So why bother learning about this funny little tuber and consider adding it into your diet? Gut health. Our digestive systems need all the help they can get from foods that contribute to a finely operating gut, especially if we have trouble with blood sugar imbalance, have received antibiotic treatment, or suffer from digestive distress including stomach upset or IBS, Crohn's or colitis. Jerusalem artichokes - like other inulin-rich sources such as chicory root (most often consumed as an herbal tea or coffee substitute), asparagus, artichokes, dandelion root, onions and garlic - can help.
Inulin is a carbohydrate that acts as a soluble dietary fiber: whole foods inulin sources are considered natural prebiotics, which help establish a healthy intestinal environment by stimulating the growth of beneficial intestinal bacteria. A healthy intestinal environment prepares us to access the benefits of probiotic foods such as unsweetened yogurt and kefir, unpasteurized sauerkraut, kimchee, miso and other fermented foods that contain beneficial bacteria.
So if you’re willing to give a sunchoke a try, there are very simple ways to get them into your diet. Buy a small amount, scrub them well with a vegetable brush, and slice them thinly to eat them raw with a healthy dip like hummus or white bean dip, or substitute them where canned water chestnuts are typically called for. To cook, clean them the same way, then slice them into 1/4” crosswise pieces, cover with salted water and gently boil until tender. Then mash with a little olive oil, salt and pepper and eat as a vegetable side with your dinner. (You could also go half and half with potatoes on that one). To roast, prep them as above, then toss with coconut oil, salt and pepper and roast for 30 minutes - alone or as part of a big pan of roasted vegetables - until tender and caramelized.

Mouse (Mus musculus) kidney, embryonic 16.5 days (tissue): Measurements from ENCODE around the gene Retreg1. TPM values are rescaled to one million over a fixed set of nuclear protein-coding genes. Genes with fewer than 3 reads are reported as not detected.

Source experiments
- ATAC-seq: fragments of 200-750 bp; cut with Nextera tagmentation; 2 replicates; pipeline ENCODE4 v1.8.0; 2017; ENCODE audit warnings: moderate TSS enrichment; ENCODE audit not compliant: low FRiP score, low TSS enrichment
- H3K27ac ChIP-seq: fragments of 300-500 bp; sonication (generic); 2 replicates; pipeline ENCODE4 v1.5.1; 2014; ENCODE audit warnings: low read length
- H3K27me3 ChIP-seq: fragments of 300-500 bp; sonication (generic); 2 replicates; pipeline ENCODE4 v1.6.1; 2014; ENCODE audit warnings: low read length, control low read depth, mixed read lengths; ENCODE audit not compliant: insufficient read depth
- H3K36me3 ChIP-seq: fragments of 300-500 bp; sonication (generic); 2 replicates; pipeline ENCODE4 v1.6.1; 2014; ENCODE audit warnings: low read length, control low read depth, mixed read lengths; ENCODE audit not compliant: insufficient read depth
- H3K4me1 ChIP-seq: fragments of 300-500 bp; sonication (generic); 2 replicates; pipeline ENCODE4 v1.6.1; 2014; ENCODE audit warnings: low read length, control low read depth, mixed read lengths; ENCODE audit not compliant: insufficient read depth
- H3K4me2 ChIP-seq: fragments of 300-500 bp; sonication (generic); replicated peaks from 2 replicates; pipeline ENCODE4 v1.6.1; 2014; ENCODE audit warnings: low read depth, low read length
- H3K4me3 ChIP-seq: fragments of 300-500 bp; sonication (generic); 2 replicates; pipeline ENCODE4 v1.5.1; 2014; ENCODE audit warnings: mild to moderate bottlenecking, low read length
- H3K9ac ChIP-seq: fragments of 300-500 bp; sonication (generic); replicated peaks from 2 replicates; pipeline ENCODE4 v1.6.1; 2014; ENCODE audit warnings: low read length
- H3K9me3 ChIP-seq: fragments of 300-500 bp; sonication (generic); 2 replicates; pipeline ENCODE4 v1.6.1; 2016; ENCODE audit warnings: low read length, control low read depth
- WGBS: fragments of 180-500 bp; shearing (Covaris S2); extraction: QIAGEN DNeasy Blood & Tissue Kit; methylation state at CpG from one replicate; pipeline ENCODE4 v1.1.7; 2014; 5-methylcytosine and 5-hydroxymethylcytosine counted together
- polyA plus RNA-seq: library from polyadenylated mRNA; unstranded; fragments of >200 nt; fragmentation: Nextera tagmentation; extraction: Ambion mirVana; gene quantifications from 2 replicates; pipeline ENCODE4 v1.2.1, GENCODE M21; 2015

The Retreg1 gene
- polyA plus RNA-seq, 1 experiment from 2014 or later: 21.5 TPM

Or try this simple soup, put together in 10 minutes with a few other basic ingredients and simmered for less than an hour.
Jerusalem Artichoke (Sunchoke) Soup
2 medium leeks, white parts and pale green parts only (save dark greens of leeks for soup stock)
3-5 garlic cloves, peeled and chopped
2 tablespoons coconut oil or olive oil
1 bulb fennel, rinsed, tops removed and bulb sliced crosswise (optional)
1 lb Jerusalem Artichokes (sunchokes); scrubbed, quartered the long way and sliced into 1/8” pieces
1 teaspoon sea salt
1 teaspoon oregano, crushed
1 teaspoon cumin
pinch red pepper flakes
2 small branches rosemary (optional)
2 bay leaves
filtered water to cover by 1 inch
freshly ground black pepper
Heat a medium soup pot over medium heat. When it is warm to the touch, add the coconut oil, leeks and garlic and sauté until softened but not brown, about 5 minutes. Add the fennel (if using) and Jerusalem Artichokes and continue to sauté about 5 minutes longer. Season with the salt, oregano and cumin, add the rosemary and bay leaves, and cover by 1 inch with filtered water. Increase heat to bring to a boil; reduce heat to medium low and simmer for 40 minutes or until vegetables are tender. Add salt, if necessary, season with freshly ground black pepper and serve.